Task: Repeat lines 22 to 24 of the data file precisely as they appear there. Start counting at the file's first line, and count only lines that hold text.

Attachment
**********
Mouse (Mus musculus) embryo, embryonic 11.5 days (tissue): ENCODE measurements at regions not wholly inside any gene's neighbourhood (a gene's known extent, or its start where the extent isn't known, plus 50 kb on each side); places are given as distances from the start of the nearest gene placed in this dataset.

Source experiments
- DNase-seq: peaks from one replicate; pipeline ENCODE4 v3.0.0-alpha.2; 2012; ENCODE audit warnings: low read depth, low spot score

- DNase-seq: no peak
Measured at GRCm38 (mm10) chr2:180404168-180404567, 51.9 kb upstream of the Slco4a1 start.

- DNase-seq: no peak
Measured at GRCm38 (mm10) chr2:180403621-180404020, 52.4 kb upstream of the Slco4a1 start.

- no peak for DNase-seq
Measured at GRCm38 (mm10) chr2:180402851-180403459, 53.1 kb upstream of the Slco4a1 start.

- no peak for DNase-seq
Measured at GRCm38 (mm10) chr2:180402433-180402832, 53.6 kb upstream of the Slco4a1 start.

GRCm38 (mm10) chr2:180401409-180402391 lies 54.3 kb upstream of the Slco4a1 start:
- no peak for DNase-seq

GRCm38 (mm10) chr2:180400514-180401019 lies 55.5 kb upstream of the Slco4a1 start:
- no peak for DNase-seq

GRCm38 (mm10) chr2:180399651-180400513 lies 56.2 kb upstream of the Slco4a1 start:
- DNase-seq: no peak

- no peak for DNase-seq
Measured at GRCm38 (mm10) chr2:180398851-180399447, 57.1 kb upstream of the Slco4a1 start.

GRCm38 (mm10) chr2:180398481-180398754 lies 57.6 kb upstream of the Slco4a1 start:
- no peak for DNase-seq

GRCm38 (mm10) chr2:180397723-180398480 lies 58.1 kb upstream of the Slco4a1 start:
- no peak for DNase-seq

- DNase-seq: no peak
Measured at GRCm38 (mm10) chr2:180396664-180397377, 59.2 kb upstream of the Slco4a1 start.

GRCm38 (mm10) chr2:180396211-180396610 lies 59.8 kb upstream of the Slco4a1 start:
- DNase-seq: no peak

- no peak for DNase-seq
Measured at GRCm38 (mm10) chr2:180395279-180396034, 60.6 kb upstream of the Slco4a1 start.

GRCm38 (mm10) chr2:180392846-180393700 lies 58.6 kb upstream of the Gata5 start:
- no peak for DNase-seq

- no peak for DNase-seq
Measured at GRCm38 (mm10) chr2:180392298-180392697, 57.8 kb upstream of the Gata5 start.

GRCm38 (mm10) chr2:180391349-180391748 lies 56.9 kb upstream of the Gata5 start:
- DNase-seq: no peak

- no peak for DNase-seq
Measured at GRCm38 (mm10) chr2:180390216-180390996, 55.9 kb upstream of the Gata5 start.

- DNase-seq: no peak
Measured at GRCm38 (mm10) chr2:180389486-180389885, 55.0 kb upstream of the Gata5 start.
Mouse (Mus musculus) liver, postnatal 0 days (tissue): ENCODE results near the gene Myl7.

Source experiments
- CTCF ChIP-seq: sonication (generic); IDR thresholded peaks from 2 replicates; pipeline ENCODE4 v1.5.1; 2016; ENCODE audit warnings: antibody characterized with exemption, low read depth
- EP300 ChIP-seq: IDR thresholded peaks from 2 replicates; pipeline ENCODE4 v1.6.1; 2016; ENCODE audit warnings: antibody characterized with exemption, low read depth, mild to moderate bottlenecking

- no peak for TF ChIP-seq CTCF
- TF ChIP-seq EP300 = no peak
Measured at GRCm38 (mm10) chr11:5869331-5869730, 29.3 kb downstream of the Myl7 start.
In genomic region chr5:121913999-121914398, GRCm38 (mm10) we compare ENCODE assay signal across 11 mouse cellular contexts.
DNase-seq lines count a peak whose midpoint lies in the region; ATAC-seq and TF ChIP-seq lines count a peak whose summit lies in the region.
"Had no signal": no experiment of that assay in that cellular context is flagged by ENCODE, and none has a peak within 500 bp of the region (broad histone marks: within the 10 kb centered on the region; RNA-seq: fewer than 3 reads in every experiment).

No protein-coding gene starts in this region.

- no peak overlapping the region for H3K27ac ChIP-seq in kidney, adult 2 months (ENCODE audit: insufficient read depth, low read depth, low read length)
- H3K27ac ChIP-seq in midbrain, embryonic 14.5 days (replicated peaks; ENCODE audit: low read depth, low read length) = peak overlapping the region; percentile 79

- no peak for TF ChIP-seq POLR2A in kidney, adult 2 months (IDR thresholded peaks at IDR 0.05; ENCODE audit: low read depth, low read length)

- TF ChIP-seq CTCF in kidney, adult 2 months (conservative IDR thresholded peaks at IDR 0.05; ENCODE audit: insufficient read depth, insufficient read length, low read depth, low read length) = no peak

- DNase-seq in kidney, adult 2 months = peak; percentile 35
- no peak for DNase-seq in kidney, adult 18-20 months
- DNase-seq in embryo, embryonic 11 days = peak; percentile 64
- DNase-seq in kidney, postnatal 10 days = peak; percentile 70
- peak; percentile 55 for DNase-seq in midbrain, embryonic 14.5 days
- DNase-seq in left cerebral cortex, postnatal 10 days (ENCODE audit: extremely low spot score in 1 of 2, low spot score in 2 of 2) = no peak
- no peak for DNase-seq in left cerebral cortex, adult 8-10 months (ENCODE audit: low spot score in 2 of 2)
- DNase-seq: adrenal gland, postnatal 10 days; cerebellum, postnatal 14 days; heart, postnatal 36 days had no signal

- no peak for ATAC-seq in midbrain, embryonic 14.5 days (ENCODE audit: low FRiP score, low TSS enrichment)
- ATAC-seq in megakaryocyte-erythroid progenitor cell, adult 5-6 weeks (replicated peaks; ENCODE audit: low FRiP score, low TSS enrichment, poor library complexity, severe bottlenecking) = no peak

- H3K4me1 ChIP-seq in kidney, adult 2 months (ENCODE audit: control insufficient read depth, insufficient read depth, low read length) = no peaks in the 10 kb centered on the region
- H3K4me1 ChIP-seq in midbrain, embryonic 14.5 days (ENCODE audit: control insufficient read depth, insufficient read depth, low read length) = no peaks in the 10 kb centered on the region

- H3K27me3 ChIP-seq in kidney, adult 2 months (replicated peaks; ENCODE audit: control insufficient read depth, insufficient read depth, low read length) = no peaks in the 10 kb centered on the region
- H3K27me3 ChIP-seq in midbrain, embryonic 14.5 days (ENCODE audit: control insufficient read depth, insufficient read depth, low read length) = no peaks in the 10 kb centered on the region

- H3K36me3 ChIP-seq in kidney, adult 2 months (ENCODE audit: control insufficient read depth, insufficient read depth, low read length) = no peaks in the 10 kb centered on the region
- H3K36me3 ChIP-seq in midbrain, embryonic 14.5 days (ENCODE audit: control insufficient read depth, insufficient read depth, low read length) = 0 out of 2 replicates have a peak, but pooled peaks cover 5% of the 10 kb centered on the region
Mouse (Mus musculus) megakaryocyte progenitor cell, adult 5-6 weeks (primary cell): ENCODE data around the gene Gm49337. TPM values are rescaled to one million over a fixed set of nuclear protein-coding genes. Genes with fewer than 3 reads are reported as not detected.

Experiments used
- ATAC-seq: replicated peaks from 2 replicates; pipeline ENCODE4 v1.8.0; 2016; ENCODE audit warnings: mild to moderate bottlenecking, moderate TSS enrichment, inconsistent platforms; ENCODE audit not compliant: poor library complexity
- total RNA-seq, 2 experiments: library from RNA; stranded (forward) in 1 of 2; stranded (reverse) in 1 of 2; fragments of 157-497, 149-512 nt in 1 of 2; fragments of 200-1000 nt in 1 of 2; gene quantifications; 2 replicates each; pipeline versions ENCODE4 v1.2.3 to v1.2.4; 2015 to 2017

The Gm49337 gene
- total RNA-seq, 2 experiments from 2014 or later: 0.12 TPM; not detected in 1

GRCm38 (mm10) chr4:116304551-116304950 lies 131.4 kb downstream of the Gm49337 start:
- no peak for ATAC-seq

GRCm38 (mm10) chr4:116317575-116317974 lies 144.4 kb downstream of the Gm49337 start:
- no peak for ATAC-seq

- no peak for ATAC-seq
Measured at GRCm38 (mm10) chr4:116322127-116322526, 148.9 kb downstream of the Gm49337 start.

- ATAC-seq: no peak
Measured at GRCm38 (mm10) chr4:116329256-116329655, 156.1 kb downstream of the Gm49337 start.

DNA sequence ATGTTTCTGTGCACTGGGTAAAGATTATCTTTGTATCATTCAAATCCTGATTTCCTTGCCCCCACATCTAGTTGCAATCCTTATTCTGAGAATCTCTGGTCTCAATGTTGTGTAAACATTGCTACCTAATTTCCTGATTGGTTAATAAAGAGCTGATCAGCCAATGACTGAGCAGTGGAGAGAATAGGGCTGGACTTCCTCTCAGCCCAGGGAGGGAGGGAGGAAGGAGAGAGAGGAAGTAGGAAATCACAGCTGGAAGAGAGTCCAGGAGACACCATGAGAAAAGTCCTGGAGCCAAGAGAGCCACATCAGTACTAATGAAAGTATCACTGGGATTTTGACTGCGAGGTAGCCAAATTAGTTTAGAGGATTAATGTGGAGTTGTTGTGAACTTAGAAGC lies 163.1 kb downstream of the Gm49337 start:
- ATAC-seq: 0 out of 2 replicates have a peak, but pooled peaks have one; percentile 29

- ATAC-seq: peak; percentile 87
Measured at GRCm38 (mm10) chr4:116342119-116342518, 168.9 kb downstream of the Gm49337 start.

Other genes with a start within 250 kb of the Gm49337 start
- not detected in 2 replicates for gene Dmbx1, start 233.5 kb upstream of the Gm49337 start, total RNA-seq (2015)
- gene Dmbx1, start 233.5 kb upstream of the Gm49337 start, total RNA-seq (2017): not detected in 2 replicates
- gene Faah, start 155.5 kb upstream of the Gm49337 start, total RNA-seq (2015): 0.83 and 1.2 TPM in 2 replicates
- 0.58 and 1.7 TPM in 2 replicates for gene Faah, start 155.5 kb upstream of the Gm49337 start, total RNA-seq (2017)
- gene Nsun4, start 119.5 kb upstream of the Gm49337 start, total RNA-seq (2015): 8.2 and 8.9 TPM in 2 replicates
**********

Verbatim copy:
GRCm38 (mm10) chr2:180397723-180398480 lies 58.1 kb upstream of the Slco4a1 start:
- no peak for DNase-seq

- DNase-seq: no peak